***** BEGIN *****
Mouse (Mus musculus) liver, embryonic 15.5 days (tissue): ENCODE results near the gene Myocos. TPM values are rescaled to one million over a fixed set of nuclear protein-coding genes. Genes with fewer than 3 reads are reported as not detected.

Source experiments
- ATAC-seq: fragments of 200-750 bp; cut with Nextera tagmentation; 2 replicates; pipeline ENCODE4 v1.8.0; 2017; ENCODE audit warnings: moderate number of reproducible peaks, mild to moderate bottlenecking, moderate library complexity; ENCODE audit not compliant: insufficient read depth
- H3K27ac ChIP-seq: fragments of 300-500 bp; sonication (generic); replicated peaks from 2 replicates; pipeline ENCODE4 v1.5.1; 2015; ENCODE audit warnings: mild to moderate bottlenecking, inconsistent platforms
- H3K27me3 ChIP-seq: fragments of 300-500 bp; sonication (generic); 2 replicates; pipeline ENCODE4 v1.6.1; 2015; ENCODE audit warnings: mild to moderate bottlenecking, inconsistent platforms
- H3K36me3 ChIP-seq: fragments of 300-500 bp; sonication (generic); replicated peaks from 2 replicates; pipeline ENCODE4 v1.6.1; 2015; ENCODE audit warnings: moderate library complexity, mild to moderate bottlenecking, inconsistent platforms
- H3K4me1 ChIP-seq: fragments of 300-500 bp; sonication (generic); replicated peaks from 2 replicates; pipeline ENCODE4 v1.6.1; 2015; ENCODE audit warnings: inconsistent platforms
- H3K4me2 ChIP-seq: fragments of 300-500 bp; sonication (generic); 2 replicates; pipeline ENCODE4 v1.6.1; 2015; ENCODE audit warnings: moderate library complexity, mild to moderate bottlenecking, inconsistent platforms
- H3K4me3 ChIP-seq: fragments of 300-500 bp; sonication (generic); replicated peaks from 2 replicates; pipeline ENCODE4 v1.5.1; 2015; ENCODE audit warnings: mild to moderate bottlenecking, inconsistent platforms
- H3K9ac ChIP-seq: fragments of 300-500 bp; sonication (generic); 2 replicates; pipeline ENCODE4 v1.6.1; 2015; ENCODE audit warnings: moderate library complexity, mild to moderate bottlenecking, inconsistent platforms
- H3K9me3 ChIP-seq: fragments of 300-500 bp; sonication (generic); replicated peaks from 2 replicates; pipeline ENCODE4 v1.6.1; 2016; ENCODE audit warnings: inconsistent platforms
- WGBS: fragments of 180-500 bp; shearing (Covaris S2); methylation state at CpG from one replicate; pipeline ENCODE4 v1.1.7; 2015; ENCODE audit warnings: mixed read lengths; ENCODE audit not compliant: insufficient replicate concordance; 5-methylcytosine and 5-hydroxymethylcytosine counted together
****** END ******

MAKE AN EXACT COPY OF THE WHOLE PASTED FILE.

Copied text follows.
Mouse (Mus musculus) liver, embryonic 15.5 days (tissue): ENCODE results near the gene Myocos. TPM values are rescaled to one million over a fixed set of nuclear protein-coding genes. Genes with fewer than 3 reads are reported as not detected.

Source experiments
- ATAC-seq: fragments of 200-750 bp; cut with Nextera tagmentation; 2 replicates; pipeline ENCODE4 v1.8.0; 2017; ENCODE audit warnings: moderate number of reproducible peaks, mild to moderate bottlenecking, moderate library complexity; ENCODE audit not compliant: insufficient read depth
- H3K27ac ChIP-seq: fragments of 300-500 bp; sonication (generic); replicated peaks from 2 replicates; pipeline ENCODE4 v1.5.1; 2015; ENCODE audit warnings: mild to moderate bottlenecking, inconsistent platforms
- H3K27me3 ChIP-seq: fragments of 300-500 bp; sonication (generic); 2 replicates; pipeline ENCODE4 v1.6.1; 2015; ENCODE audit warnings: mild to moderate bottlenecking, inconsistent platforms
- H3K36me3 ChIP-seq: fragments of 300-500 bp; sonication (generic); replicated peaks from 2 replicates; pipeline ENCODE4 v1.6.1; 2015; ENCODE audit warnings: moderate library complexity, mild to moderate bottlenecking, inconsistent platforms
- H3K4me1 ChIP-seq: fragments of 300-500 bp; sonication (generic); replicated peaks from 2 replicates; pipeline ENCODE4 v1.6.1; 2015; ENCODE audit warnings: inconsistent platforms
- H3K4me2 ChIP-seq: fragments of 300-500 bp; sonication (generic); 2 replicates; pipeline ENCODE4 v1.6.1; 2015; ENCODE audit warnings: moderate library complexity, mild to moderate bottlenecking, inconsistent platforms
- H3K4me3 ChIP-seq: fragments of 300-500 bp; sonication (generic); replicated peaks from 2 replicates; pipeline ENCODE4 v1.5.1; 2015; ENCODE audit warnings: mild to moderate bottlenecking, inconsistent platforms
- H3K9ac ChIP-seq: fragments of 300-500 bp; sonication (generic); 2 replicates; pipeline ENCODE4 v1.6.1; 2015; ENCODE audit warnings: moderate library complexity, mild to moderate bottlenecking, inconsistent platforms
- H3K9me3 ChIP-seq: fragments of 300-500 bp; sonication (generic); replicated peaks from 2 replicates; pipeline ENCODE4 v1.6.1; 2016; ENCODE audit warnings: inconsistent platforms
- WGBS: fragments of 180-500 bp; shearing (Covaris S2); methylation state at CpG from one replicate; pipeline ENCODE4 v1.1.7; 2015; ENCODE audit warnings: mixed read lengths; ENCODE audit not compliant: insufficient replicate concordance; 5-methylcytosine and 5-hydroxymethylcytosine counted together